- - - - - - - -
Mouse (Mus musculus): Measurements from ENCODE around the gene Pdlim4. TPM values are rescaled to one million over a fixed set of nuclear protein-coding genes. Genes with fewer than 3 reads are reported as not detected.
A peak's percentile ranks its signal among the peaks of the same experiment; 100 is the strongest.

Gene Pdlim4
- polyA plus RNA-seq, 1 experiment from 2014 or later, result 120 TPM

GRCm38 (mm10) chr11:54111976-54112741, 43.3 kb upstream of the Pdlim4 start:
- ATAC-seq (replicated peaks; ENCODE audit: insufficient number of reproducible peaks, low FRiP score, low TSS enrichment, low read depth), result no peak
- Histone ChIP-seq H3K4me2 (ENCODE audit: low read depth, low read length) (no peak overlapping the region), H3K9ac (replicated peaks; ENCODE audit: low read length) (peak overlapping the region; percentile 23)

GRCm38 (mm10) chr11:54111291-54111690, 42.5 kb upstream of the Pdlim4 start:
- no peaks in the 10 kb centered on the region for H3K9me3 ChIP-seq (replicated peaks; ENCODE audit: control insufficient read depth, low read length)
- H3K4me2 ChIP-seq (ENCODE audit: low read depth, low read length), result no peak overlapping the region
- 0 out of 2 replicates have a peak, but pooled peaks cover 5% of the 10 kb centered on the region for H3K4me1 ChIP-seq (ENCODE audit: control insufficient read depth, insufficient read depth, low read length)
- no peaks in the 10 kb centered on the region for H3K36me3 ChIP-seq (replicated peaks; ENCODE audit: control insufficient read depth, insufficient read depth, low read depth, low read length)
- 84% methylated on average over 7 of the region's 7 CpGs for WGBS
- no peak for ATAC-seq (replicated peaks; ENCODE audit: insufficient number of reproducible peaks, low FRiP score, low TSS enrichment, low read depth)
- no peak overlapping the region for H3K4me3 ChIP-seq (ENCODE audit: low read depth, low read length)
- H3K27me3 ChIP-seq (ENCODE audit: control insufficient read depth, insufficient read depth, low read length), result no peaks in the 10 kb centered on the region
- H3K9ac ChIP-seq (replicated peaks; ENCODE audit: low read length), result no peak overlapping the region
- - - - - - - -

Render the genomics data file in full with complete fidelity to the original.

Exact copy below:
Mouse (Mus musculus): Measurements from ENCODE around the gene Pdlim4. TPM values are rescaled to one million over a fixed set of nuclear protein-coding genes. Genes with fewer than 3 reads are reported as not detected.
A peak's percentile ranks its signal among the peaks of the same experiment; 100 is the strongest.

Gene Pdlim4
- polyA plus RNA-seq, 1 experiment from 2014 or later, result 120 TPM

GRCm38 (mm10) chr11:54111976-54112741, 43.3 kb upstream of the Pdlim4 start:
- ATAC-seq (replicated peaks; ENCODE audit: insufficient number of reproducible peaks, low FRiP score, low TSS enrichment, low read depth), result no peak
- Histone ChIP-seq H3K4me2 (ENCODE audit: low read depth, low read length) (no peak overlapping the region), H3K9ac (replicated peaks; ENCODE audit: low read length) (peak overlapping the region; percentile 23)

GRCm38 (mm10) chr11:54111291-54111690, 42.5 kb upstream of the Pdlim4 start:
- no peaks in the 10 kb centered on the region for H3K9me3 ChIP-seq (replicated peaks; ENCODE audit: control insufficient read depth, low read length)
- H3K4me2 ChIP-seq (ENCODE audit: low read depth, low read length), result no peak overlapping the region
- 0 out of 2 replicates have a peak, but pooled peaks cover 5% of the 10 kb centered on the region for H3K4me1 ChIP-seq (ENCODE audit: control insufficient read depth, insufficient read depth, low read length)
- no peaks in the 10 kb centered on the region for H3K36me3 ChIP-seq (replicated peaks; ENCODE audit: control insufficient read depth, insufficient read depth, low read depth, low read length)
- 84% methylated on average over 7 of the region's 7 CpGs for WGBS
- no peak for ATAC-seq (replicated peaks; ENCODE audit: insufficient number of reproducible peaks, low FRiP score, low TSS enrichment, low read depth)
- no peak overlapping the region for H3K4me3 ChIP-seq (ENCODE audit: low read depth, low read length)
- H3K27me3 ChIP-seq (ENCODE audit: control insufficient read depth, insufficient read depth, low read length), result no peaks in the 10 kb centered on the region
- H3K9ac ChIP-seq (replicated peaks; ENCODE audit: low read length), result no peak overlapping the region